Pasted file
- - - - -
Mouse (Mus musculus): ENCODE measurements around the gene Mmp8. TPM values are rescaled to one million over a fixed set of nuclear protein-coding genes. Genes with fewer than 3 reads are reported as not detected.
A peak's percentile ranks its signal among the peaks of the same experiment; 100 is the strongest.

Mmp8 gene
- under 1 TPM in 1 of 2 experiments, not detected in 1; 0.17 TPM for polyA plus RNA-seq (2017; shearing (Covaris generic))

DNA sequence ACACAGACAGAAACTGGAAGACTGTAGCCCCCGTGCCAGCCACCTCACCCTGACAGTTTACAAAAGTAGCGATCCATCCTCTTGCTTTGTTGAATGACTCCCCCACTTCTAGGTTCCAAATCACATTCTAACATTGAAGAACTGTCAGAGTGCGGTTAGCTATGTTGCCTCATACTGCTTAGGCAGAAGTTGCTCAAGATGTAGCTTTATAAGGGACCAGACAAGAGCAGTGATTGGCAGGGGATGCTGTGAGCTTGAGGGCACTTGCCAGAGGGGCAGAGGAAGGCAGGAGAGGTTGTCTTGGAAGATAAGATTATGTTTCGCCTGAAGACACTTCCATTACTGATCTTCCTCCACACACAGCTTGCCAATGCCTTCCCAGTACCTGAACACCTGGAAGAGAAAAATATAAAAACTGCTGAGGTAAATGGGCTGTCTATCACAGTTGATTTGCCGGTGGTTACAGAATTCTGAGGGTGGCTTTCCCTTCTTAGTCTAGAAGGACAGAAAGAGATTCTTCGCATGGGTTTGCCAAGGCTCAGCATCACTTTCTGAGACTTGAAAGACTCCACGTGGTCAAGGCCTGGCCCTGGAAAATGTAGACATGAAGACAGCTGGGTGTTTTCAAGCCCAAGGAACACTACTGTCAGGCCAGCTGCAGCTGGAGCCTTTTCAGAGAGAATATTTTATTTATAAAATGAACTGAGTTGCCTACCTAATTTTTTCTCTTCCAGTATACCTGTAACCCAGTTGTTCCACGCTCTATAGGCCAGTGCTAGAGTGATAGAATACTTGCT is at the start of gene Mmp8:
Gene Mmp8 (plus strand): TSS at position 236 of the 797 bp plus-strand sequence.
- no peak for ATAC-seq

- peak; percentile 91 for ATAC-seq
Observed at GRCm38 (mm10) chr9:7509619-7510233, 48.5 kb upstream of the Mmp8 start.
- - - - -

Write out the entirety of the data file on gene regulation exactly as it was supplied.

Mouse (Mus musculus): ENCODE measurements around the gene Mmp8. TPM values are rescaled to one million over a fixed set of nuclear protein-coding genes. Genes with fewer than 3 reads are reported as not detected.
A peak's percentile ranks its signal among the peaks of the same experiment; 100 is the strongest.

Mmp8 gene
- under 1 TPM in 1 of 2 experiments, not detected in 1; 0.17 TPM for polyA plus RNA-seq (2017; shearing (Covaris generic))

DNA sequence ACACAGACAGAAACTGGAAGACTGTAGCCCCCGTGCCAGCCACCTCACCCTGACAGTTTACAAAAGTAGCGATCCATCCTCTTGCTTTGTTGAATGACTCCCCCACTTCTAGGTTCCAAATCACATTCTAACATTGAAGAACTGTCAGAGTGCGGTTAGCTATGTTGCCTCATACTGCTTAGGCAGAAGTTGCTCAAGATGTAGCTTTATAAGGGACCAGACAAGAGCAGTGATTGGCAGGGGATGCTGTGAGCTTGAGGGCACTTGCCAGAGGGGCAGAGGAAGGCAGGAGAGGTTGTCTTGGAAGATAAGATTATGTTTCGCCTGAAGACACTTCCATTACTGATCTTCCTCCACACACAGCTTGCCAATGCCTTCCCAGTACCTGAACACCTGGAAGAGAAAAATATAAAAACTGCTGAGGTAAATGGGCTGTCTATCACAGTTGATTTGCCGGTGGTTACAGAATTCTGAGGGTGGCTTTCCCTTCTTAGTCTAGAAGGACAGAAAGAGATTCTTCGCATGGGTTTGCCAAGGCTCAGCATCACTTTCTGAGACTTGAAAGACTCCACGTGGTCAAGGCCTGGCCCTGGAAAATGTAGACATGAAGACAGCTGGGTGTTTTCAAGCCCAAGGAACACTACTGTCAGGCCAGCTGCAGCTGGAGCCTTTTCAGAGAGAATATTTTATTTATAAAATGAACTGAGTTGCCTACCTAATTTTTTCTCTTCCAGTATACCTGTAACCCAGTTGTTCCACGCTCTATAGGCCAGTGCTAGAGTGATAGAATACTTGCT is at the start of gene Mmp8:
Gene Mmp8 (plus strand): TSS at position 236 of the 797 bp plus-strand sequence.
- no peak for ATAC-seq

- peak; percentile 91 for ATAC-seq
Observed at GRCm38 (mm10) chr9:7509619-7510233, 48.5 kb upstream of the Mmp8 start.